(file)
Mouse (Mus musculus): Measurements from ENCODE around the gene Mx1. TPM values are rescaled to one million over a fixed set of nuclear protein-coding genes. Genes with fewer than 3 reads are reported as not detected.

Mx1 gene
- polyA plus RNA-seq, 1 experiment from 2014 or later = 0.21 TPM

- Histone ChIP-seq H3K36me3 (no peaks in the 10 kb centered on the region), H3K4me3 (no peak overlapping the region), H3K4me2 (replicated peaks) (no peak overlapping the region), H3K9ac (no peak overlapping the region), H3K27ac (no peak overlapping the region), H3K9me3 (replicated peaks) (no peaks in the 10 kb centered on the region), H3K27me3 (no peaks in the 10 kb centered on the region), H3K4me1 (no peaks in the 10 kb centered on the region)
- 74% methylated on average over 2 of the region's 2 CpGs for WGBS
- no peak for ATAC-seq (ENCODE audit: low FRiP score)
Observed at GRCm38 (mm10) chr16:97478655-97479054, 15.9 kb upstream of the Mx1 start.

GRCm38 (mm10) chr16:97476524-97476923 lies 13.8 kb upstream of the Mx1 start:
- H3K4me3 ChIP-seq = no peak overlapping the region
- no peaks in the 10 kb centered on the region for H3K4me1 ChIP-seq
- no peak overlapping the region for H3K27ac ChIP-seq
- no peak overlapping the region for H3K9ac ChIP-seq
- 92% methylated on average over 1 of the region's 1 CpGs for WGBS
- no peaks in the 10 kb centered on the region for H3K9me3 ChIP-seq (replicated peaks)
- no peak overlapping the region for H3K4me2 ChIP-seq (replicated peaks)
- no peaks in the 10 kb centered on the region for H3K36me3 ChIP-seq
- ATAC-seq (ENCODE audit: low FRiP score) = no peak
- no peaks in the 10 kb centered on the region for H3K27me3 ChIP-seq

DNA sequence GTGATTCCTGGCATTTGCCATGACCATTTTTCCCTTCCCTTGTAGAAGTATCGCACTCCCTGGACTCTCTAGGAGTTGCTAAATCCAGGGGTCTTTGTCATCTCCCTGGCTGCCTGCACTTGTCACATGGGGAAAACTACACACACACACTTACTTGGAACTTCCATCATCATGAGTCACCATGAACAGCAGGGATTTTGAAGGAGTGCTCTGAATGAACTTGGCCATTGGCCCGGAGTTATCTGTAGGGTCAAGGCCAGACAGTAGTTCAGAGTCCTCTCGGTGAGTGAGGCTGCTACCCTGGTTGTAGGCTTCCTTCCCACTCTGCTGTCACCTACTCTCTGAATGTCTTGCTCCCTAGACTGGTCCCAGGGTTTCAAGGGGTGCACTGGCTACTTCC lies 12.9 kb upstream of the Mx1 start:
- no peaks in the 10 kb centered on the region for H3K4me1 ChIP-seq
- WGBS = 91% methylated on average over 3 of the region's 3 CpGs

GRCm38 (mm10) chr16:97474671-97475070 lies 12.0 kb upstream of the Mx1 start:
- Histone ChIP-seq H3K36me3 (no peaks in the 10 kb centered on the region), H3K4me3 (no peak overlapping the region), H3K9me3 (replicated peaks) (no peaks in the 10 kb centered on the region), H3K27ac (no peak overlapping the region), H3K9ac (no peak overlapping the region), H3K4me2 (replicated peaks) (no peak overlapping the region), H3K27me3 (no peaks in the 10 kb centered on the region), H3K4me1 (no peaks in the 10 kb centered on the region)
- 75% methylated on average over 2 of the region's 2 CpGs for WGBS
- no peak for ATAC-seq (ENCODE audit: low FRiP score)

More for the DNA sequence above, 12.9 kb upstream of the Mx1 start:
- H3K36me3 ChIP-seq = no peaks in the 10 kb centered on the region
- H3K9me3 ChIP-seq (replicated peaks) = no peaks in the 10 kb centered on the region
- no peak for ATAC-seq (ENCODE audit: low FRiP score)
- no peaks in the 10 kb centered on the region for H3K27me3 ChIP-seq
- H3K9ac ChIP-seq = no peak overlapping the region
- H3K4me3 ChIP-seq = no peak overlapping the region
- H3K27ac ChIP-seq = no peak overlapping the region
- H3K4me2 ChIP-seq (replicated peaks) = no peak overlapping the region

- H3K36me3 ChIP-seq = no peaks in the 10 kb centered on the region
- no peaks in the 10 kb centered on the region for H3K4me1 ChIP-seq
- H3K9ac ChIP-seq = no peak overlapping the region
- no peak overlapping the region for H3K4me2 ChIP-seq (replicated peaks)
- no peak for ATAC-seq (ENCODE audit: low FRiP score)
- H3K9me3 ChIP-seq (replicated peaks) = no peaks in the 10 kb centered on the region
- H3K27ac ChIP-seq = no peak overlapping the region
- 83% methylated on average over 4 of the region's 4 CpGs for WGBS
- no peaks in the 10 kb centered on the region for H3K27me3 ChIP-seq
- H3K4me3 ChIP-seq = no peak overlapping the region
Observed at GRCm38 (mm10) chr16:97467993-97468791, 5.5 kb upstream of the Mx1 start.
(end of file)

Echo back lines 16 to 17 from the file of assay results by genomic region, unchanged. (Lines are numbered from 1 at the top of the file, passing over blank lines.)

- no peaks in the 10 kb centered on the region for H3K36me3 ChIP-seq
- ATAC-seq (ENCODE audit: low FRiP score) = no peak